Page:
Monday, 28 May 2012

The Best Laid Plans ...

                    Lieutenant William Bligh was the only commissioned officer onboard HMAV Bounty – her size meant she had only warrant officers; the master, the boatswain, the carpenter, the gunner and the surgeon, and that there were no marines aboard to enforce order. (This is why she was HMAV Bounty, never HMS Bounty). 

Bligh had written to Sir Joseph Banks before departure that the surgeon, Thomas Huggan, was an unsuitable choice, as he was an indolent, corpulent alcoholic. Nevertheless, Huggan was appointed, although an assistant, Thomas Ledward, gained a position too. John Fryer, the ship’s master, also caused Bligh some concern. He had only been in the Navy for seven years, and his position was similar to Bligh’s own when he served under Cook, the main difference being that Bligh had been a keen nineteen-year-old lieutenant-in-training, whereas Fryer was thirty-five years old and unlikely to advance any further up the ranks. Bligh had no confidence in him, considering him to be superfluous to need. 


The first sign of trouble was on August 23rd 1788, when Bligh entered in his log that the carpenter, William Purcell, had refused to obey an order and that he wanted to confine him, prior to court martial, but could not afford to lose an able man. Bligh began to feel the lack of brother officers and law-enforcing marines. By his own account, Bligh had sought to avoid any punishments on the voyage and was dismayed when the ship’s Master, Fryer, made the complaint against Able Seaman Matthew Quintal of insolent behaviour and contempt, in effect forcing Bligh's hand to order two dozen lashes to be administered. Soon after, Bligh and Fryer clashed when Fryer refused to sign off the bi-monthly inspection of the account books, which required a master’s signature. Bligh responded by calling all hands on deck, where he read the Articles of War, in particular the ‘Instructions relative to the matter’; the ‘troublesome’ Fryer backed down and signed the books. The next day, October 10th 1788, Bligh logged the death of Seaman James Valentine, who had been injured and treated by surgeon Huggan, who had bled the man. The site of the bleeding became infected, the man died, and the drunken doctor seemed to be the cause, although Bligh also suspected his other warrant officers of being at fault for not reporting Valentine’s declining condition to him.

The delay caused by being unable to sail via Cape Horn, and the subsequent longer eastern route, meant that the Bounty arrived at Otaheite later than envisaged by Lieut. Bligh. In the conditions, Bligh was aware that trading between the islanders and his men was inevitable, and he drew up a set of injunctions that were nailed to the mizzenmast; trade was only to be carried out through designated representatives – Cook himself had had problems with barter when one of his men had bought a pig with rare red feathers, thereby establishing the market currency for any future pigs! Playing his cards close to his chest, Bligh did not tell the Tahitians the Bounty’s real mission.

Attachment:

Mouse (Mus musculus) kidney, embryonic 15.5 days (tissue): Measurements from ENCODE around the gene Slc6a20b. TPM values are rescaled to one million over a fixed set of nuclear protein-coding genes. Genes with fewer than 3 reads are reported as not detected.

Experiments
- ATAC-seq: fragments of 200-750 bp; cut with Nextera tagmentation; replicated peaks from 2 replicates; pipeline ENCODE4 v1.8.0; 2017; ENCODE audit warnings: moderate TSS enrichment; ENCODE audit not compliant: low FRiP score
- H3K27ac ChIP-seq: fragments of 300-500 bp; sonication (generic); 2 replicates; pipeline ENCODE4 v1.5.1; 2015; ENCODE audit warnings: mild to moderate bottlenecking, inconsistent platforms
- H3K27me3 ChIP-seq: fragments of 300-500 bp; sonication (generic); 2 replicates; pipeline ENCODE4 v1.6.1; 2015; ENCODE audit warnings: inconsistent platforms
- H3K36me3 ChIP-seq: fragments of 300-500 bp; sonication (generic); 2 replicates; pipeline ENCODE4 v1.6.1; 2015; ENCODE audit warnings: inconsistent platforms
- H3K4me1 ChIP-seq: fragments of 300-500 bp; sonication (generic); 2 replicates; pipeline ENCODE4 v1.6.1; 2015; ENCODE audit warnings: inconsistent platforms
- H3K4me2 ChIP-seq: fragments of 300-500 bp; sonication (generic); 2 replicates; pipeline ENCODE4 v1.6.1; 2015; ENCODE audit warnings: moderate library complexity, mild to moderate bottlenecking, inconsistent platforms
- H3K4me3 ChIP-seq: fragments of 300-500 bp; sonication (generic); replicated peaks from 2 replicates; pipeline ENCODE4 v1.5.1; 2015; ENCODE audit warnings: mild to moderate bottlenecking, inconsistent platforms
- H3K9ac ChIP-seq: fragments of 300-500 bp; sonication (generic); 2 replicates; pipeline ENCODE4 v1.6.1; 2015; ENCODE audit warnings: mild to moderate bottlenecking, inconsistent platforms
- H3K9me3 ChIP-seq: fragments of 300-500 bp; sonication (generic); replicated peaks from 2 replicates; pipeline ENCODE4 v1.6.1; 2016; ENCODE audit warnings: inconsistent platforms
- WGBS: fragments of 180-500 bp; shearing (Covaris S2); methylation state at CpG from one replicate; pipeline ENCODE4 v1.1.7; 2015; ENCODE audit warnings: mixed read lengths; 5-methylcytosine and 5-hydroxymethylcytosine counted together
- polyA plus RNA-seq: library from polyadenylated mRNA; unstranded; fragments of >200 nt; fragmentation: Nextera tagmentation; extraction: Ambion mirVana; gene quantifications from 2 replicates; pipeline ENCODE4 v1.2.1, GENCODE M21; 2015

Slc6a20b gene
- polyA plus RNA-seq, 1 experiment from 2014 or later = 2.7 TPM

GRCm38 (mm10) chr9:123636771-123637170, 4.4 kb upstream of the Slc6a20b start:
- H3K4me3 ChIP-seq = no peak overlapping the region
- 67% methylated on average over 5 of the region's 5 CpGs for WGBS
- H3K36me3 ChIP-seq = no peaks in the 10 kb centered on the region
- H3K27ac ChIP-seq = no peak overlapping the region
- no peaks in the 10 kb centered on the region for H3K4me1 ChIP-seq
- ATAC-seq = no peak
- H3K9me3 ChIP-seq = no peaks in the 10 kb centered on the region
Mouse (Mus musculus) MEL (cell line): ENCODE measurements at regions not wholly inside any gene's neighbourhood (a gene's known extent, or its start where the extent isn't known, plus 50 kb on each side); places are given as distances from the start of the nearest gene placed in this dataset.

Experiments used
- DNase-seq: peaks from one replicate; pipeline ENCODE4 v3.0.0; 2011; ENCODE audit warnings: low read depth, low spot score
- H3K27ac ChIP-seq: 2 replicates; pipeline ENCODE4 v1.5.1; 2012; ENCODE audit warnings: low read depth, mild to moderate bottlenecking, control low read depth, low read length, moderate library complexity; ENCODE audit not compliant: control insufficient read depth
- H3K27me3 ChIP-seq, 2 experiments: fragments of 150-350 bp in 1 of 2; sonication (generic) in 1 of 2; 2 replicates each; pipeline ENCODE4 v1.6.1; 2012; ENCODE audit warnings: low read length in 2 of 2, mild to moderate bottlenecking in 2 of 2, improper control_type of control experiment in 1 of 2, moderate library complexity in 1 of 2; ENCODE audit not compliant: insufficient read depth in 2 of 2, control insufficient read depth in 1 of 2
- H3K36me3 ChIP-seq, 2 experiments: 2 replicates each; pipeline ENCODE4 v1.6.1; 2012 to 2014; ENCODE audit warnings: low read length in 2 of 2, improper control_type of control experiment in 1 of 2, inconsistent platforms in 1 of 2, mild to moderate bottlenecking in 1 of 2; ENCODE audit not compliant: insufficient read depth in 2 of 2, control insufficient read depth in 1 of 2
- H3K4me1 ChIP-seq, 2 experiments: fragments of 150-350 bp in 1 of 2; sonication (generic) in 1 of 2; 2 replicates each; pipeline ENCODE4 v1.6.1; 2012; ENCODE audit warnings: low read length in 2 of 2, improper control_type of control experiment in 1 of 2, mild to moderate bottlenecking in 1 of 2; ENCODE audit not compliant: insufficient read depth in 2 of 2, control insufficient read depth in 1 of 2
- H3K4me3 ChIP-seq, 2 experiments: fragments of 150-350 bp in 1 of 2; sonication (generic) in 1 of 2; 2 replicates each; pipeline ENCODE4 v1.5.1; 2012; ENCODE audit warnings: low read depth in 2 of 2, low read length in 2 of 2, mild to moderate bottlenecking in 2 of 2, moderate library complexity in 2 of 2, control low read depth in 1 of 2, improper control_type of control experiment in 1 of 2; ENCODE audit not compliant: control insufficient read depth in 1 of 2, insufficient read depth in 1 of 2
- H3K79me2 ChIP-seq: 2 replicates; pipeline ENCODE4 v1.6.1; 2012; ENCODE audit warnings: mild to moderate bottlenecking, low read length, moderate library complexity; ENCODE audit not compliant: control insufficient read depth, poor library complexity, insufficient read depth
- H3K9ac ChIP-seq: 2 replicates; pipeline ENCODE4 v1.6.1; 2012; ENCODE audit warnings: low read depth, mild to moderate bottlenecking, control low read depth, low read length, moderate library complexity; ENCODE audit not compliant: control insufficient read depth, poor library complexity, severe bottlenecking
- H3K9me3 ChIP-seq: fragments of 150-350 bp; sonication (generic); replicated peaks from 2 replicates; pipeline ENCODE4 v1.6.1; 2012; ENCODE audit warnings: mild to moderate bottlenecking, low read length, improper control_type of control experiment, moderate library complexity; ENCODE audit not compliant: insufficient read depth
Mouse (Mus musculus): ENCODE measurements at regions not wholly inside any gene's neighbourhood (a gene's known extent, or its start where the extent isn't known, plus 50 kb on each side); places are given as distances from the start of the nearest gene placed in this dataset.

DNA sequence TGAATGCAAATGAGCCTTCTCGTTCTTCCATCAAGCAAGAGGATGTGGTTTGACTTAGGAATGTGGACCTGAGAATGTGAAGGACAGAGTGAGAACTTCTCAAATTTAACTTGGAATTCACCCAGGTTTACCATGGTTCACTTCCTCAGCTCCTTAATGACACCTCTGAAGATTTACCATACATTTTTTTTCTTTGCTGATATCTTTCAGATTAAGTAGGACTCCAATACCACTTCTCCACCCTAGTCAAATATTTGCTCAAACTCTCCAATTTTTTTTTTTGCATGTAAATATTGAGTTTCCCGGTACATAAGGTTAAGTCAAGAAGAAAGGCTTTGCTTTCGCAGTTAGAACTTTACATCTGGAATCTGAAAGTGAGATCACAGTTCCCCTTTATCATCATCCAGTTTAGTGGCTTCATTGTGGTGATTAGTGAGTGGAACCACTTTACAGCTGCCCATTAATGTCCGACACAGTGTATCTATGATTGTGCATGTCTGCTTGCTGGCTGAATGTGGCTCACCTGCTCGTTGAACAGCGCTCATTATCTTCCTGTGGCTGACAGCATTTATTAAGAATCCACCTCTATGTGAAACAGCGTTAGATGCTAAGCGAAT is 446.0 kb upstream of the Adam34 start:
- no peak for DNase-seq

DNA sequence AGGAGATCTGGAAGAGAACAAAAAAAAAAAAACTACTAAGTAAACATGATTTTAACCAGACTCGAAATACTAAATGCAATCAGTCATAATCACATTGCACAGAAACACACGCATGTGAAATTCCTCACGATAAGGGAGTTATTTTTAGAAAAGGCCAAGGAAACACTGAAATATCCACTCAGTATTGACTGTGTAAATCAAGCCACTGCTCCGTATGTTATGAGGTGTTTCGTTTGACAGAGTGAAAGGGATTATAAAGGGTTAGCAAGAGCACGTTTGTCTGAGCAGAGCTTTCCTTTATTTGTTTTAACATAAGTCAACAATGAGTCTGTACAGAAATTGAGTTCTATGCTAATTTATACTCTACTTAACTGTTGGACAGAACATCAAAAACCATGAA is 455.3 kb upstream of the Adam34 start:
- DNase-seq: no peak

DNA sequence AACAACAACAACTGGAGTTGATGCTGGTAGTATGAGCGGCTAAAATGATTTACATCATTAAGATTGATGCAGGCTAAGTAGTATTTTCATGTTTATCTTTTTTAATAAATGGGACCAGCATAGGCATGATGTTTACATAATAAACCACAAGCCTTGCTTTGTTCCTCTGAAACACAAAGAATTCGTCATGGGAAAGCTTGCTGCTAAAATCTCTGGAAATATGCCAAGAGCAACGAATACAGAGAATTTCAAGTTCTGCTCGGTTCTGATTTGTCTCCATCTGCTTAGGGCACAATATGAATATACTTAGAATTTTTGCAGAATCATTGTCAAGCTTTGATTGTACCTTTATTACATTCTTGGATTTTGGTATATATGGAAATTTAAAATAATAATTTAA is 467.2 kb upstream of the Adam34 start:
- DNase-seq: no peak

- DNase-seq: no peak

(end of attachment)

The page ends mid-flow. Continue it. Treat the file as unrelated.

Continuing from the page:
I had fent Nelfon [i.e. David Nelson, the ship’s botanist] and his affiftant to look for plants, and it was no fmall pleafure to me to find, by their report, that, according to appearances, the object of my miffion would probably be accompliffied with eafe. I had given directions to every one on board not to make known to the iflanders the purpofe of our coming, left it might enhance the value of the bread-fruit plants, or occafion other difficulties. 
Wm. Bligh, A Voyage to the South Seas, 1792, p. 67. (The original long ‘ess’ retained). 

The same passage from William Bligh A Voyage to the South Seas 1792

Bligh met with Tinah, the chief, and gave him and his people many presents, 
… on account of their good-will, and from a defire to ferve him and his country, King George had fent out thofe valuable prefents to him; " and will not you, Tinah, fend fomething to King George in return?"— " Yes," he faid, " I will fend him any thing I have;" and then began to enumerate the different articles in his power, among which he mentioned the bread-fruit. This was the exact point to which I wifhed to bring the converfation; and, feizing an opportunity, which had every appearance of being un-defigned and accidental, I told him the bread-fruit-trees were what King George would like; upon which he promifed me a great many fhould be put on board, and feemed much delighted to find it fo eafily in his power to fend any thing that would be well received by King George.” Ibid, p. 73. 

The same passage from William Bligh A Voyage to the South Seas 1792

Bligh knew he would have to wait out the approaching monsoon season, avoiding its fierce storms and gales, and that he would have to stay on for a further five months before the weather would be favourable again for sailing. Tinah would supply Bligh with over a thousand breadfruit plants, but due to the delay mentioned earlier, the seedlings were not large enough to be transported safely immediately, so Bligh arranged for some of his crew to tend the plants in a specially built nursery on the island. The party included Nelson the botanist, his assistant William Brown, and four able seamen. They were placed under the command of Mr Fletcher Christian.

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